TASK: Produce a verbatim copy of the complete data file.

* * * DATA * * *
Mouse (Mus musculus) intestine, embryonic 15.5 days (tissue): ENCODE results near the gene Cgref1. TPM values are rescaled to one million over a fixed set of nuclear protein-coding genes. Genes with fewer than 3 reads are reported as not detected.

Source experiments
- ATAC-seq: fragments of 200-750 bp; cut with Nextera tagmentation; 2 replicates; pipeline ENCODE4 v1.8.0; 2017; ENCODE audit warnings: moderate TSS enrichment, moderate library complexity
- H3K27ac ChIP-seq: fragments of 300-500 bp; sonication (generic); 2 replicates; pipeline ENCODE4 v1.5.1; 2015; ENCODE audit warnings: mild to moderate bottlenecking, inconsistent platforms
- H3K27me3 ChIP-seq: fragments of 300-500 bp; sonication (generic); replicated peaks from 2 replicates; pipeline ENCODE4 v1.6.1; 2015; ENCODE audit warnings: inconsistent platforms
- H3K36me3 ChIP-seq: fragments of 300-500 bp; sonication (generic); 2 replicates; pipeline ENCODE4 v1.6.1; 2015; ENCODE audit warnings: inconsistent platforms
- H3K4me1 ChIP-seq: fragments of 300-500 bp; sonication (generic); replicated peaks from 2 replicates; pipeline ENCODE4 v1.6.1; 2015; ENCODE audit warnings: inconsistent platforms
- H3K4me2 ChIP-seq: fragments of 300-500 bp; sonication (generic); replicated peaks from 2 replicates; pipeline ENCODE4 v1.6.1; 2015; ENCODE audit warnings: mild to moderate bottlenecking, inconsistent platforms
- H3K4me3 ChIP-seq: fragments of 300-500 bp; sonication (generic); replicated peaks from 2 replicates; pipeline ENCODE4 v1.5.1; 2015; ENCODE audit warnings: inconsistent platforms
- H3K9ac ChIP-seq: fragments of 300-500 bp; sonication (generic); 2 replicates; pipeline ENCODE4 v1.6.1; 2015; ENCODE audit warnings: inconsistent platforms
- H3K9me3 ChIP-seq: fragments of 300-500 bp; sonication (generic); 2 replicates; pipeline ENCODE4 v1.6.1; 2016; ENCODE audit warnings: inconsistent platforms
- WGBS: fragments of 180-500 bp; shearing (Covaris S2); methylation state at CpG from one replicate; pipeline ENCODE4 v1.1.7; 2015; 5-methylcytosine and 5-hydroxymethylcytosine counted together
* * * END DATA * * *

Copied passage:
Mouse (Mus musculus) intestine, embryonic 15.5 days (tissue): ENCODE results near the gene Cgref1. TPM values are rescaled to one million over a fixed set of nuclear protein-coding genes. Genes with fewer than 3 reads are reported as not detected.

Source experiments
- ATAC-seq: fragments of 200-750 bp; cut with Nextera tagmentation; 2 replicates; pipeline ENCODE4 v1.8.0; 2017; ENCODE audit warnings: moderate TSS enrichment, moderate library complexity
- H3K27ac ChIP-seq: fragments of 300-500 bp; sonication (generic); 2 replicates; pipeline ENCODE4 v1.5.1; 2015; ENCODE audit warnings: mild to moderate bottlenecking, inconsistent platforms
- H3K27me3 ChIP-seq: fragments of 300-500 bp; sonication (generic); replicated peaks from 2 replicates; pipeline ENCODE4 v1.6.1; 2015; ENCODE audit warnings: inconsistent platforms
- H3K36me3 ChIP-seq: fragments of 300-500 bp; sonication (generic); 2 replicates; pipeline ENCODE4 v1.6.1; 2015; ENCODE audit warnings: inconsistent platforms
- H3K4me1 ChIP-seq: fragments of 300-500 bp; sonication (generic); replicated peaks from 2 replicates; pipeline ENCODE4 v1.6.1; 2015; ENCODE audit warnings: inconsistent platforms
- H3K4me2 ChIP-seq: fragments of 300-500 bp; sonication (generic); replicated peaks from 2 replicates; pipeline ENCODE4 v1.6.1; 2015; ENCODE audit warnings: mild to moderate bottlenecking, inconsistent platforms
- H3K4me3 ChIP-seq: fragments of 300-500 bp; sonication (generic); replicated peaks from 2 replicates; pipeline ENCODE4 v1.5.1; 2015; ENCODE audit warnings: inconsistent platforms
- H3K9ac ChIP-seq: fragments of 300-500 bp; sonication (generic); 2 replicates; pipeline ENCODE4 v1.6.1; 2015; ENCODE audit warnings: inconsistent platforms
- H3K9me3 ChIP-seq: fragments of 300-500 bp; sonication (generic); 2 replicates; pipeline ENCODE4 v1.6.1; 2016; ENCODE audit warnings: inconsistent platforms
- WGBS: fragments of 180-500 bp; shearing (Covaris S2); methylation state at CpG from one replicate; pipeline ENCODE4 v1.1.7; 2015; 5-methylcytosine and 5-hydroxymethylcytosine counted together